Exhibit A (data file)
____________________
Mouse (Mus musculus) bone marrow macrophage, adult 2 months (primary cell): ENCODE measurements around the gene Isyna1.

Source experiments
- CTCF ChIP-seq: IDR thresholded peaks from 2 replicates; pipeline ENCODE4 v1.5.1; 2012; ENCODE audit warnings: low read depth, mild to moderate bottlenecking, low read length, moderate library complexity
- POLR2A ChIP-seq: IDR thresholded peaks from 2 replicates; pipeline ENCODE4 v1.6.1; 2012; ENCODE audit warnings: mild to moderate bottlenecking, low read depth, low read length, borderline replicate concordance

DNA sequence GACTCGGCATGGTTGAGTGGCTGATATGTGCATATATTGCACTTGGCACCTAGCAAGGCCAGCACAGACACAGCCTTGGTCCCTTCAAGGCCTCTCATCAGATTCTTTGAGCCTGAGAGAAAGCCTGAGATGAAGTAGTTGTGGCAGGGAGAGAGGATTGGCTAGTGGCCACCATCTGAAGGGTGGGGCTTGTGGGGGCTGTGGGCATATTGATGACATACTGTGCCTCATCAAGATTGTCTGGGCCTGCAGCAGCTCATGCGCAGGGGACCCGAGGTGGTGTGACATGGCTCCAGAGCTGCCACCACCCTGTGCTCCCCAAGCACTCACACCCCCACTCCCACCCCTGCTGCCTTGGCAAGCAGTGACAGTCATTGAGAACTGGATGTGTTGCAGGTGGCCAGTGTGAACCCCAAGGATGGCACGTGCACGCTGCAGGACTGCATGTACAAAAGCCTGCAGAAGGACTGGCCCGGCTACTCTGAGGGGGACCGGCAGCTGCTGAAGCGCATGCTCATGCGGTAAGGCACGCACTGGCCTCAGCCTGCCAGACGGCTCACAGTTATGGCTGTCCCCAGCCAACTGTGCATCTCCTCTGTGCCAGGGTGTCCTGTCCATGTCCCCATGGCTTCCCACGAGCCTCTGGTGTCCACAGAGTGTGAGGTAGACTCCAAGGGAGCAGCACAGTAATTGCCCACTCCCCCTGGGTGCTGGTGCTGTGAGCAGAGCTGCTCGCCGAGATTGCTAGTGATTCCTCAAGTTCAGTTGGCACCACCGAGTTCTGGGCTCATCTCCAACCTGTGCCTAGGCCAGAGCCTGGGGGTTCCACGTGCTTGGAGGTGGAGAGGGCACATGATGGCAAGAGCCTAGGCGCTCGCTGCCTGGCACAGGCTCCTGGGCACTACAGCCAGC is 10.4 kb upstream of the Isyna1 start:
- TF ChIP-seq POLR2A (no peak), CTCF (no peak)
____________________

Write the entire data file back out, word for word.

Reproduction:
Mouse (Mus musculus) bone marrow macrophage, adult 2 months (primary cell): ENCODE measurements around the gene Isyna1.

Source experiments
- CTCF ChIP-seq: IDR thresholded peaks from 2 replicates; pipeline ENCODE4 v1.5.1; 2012; ENCODE audit warnings: low read depth, mild to moderate bottlenecking, low read length, moderate library complexity
- POLR2A ChIP-seq: IDR thresholded peaks from 2 replicates; pipeline ENCODE4 v1.6.1; 2012; ENCODE audit warnings: mild to moderate bottlenecking, low read depth, low read length, borderline replicate concordance

DNA sequence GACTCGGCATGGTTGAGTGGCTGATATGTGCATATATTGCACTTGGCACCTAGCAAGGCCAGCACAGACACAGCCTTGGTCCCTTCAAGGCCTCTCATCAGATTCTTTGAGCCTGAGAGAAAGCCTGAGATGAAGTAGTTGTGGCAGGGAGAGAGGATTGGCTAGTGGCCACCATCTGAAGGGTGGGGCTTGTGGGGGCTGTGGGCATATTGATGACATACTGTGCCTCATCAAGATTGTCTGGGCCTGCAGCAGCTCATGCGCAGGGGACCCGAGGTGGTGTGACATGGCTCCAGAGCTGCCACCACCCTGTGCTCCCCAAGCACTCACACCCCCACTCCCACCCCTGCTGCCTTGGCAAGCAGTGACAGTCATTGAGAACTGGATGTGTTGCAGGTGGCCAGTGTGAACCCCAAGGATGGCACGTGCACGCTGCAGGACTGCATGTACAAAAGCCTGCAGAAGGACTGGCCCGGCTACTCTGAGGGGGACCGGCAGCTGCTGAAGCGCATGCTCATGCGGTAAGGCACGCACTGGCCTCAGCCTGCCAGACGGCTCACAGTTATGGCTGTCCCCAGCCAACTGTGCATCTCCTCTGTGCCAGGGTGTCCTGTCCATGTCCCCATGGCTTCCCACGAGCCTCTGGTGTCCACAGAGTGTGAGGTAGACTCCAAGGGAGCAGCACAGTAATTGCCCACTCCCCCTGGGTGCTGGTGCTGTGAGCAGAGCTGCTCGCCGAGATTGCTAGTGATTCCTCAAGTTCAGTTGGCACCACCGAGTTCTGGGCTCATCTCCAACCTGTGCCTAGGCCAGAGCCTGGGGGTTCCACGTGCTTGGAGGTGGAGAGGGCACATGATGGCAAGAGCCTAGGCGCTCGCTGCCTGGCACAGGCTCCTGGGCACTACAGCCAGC is 10.4 kb upstream of the Isyna1 start:
- TF ChIP-seq POLR2A (no peak), CTCF (no peak)